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Fruit exports are delayed to countries of Eastern Europe, especially Russia. Because of the moisture, it was impossible to perform tasks with citrus. A year with non-encouraging prices is expected.
First, there was a long drought, and now, persistent rain. The weather seems to go counterwise to the needs of the agricultural sector in Tucuman. This makes it difficult for the soybean thresh and does not allow the start of cane and lemon campaigns. In this last case, problems are becoming evident, due to the stopping of the citrus harvest, the first shipments of fruit to the markets of Eastern Europe, primarily Russia are delayed. This was stated to LA GACETA by the President of the Tucuman Citrus Association (ATC Spanish abbreviation), Roberto Sanchez Loria.
"Undoubtedly, the rain is affecting and delaying the start of the campaign. We talked about a quite unusual month of April, because there was rain during most of the period ", said the leader. He highlighted in this line, that all activity in the citrus sector in the province "is paralyzed."
Half way through this month, the Tucumán citrus sector starts its export season to the countries of Eastern Europe, but this time the first exports could not be delivered. "The first movements begin from April 15th, but this time those tasks were impossible to execute due to the rains. That is, we should be working, but surely this paralysis will last until after the first week of May," said Sanchez Loria.
He stressed that lemon producers and exporters have already received fruit orders from countries, particularly from Russia.The ATC holder revealed that the current citrus season in our province will be less in terms of productivity than previous years because of the drought, which affected Tucuman crops between October and March. "There will be a decrease in volume, although it is not clear to what extent," he said. He commented that this contraction is not likely to generate better prices in the lemon world market, as usually happens when exports from Argentina are reduced.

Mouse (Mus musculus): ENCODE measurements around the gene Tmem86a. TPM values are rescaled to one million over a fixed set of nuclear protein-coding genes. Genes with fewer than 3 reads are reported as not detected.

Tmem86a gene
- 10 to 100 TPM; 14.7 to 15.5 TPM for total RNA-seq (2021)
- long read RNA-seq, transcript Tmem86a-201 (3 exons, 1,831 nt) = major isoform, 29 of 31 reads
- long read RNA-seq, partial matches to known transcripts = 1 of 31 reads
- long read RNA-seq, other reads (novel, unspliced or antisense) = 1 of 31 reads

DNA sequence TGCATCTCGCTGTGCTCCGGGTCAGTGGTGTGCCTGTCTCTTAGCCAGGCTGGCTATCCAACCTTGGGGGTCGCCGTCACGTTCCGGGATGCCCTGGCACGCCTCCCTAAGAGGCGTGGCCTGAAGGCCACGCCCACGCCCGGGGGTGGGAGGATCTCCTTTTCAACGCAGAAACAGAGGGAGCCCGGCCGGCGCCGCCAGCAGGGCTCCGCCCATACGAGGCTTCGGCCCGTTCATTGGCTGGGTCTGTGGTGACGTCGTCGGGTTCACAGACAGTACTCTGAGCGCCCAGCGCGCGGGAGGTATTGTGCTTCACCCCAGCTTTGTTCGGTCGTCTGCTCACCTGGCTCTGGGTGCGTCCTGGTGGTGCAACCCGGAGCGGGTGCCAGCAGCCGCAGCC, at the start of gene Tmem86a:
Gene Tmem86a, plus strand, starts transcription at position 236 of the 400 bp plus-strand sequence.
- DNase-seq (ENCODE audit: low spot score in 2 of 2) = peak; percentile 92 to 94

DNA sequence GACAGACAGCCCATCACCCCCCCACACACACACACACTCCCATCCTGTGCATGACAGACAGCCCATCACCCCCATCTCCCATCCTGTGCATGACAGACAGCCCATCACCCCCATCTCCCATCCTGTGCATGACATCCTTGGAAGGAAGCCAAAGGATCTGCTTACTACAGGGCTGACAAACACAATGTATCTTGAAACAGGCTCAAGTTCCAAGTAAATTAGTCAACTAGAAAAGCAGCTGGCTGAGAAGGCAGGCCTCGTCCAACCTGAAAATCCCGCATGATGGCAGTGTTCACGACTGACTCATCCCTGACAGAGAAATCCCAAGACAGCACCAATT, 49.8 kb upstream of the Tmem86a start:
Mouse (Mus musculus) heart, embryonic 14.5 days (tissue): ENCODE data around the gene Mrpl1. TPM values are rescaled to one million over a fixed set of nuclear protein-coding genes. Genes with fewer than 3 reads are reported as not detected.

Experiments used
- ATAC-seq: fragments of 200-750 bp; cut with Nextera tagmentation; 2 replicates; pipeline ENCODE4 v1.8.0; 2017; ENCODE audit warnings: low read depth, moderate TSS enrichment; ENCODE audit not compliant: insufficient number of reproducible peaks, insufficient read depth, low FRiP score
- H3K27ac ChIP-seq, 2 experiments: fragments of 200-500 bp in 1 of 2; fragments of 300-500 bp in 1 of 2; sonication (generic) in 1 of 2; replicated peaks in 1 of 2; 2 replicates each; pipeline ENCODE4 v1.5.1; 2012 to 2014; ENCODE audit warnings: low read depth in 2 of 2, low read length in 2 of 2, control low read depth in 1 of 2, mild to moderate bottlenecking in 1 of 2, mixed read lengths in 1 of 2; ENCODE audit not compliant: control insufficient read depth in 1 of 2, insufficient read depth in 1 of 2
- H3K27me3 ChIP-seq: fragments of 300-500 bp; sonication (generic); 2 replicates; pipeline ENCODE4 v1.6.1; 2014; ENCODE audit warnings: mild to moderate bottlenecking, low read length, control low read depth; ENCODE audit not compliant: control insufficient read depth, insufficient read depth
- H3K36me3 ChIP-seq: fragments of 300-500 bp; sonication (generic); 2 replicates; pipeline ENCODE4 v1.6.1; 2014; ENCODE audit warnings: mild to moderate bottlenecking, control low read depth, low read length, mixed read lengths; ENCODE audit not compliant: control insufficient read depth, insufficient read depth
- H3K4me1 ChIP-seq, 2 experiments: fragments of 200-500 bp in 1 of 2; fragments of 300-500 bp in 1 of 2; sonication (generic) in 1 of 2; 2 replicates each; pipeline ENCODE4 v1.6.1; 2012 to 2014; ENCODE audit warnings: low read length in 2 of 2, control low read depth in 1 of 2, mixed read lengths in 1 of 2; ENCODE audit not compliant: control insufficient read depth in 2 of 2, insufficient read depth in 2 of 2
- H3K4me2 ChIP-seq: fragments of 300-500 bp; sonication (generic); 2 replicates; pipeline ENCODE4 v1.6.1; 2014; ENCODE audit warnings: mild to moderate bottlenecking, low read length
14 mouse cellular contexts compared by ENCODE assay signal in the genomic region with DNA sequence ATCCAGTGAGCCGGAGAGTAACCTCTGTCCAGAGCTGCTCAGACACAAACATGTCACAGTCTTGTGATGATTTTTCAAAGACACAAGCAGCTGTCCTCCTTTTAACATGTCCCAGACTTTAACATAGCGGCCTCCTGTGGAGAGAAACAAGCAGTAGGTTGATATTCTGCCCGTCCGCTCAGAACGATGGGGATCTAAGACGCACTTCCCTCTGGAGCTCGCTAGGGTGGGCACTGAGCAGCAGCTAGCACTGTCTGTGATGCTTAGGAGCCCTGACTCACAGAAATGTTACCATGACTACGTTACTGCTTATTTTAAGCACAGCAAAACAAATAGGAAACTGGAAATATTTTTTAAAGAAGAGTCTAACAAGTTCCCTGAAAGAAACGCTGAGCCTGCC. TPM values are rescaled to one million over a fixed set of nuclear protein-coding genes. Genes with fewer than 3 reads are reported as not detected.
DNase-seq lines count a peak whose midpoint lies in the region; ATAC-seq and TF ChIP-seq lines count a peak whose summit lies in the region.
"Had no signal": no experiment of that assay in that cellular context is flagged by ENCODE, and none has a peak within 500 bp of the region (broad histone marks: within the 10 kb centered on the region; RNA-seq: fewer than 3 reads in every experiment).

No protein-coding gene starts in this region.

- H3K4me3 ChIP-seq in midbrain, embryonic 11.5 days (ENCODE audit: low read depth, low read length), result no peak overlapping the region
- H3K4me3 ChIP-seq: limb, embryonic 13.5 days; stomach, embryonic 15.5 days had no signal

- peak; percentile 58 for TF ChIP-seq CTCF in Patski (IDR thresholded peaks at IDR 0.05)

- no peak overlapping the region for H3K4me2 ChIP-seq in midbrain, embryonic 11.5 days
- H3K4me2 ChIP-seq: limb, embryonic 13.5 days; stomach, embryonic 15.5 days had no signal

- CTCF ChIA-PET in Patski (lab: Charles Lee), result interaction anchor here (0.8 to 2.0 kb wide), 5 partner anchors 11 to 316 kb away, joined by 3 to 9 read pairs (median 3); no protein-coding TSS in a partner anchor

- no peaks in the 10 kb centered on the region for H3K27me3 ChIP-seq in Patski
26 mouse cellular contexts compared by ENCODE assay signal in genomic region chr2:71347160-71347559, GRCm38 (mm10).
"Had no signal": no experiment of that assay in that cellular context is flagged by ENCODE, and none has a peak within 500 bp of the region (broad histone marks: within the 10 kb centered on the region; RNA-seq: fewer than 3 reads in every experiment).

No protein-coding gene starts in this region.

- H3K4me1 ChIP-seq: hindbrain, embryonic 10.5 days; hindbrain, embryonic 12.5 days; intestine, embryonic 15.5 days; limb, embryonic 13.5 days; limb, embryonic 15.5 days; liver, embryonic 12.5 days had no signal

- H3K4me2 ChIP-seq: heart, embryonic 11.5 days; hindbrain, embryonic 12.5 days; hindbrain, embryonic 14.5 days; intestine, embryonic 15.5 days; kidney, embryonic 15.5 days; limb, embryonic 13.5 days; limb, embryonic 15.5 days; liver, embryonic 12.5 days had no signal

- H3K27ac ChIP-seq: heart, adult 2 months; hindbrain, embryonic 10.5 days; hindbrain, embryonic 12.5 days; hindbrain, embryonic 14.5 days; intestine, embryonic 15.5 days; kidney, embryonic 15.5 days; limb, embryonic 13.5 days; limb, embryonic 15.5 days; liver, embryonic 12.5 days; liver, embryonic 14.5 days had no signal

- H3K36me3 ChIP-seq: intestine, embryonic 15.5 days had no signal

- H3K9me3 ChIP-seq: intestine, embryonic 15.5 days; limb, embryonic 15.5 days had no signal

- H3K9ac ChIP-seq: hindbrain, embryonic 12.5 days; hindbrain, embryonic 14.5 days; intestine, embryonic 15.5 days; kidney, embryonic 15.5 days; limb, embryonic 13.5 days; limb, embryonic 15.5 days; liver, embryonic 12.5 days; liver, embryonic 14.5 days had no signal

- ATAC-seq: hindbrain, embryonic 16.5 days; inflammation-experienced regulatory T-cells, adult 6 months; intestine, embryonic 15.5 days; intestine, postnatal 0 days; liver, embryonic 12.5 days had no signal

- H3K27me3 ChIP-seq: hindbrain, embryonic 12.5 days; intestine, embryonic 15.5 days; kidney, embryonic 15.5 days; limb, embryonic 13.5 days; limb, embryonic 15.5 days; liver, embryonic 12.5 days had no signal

"There is a Europe with its 'head down', very careful in prices," said Sanchez Loria, referring to the economic crisis affecting some of the countries on the continent. "The adverse economic situation in Europe is serious and some countries are more committed than others. In Spain it is particularly serious," he said. "It is not convenient to think that the fall of our production can be helped by prices," concluded Sanchez Loria.
The citrus sector exported lemons as fresh fruit and as industrial derivatives (dehydrated skin, essential oils and concentrated juice) worth about USD 520 million annually, according to a report by the Ministry of Productive Development. From the total revenues, European Union countries provided USD 152 million.
Publication date: 5/2/2012
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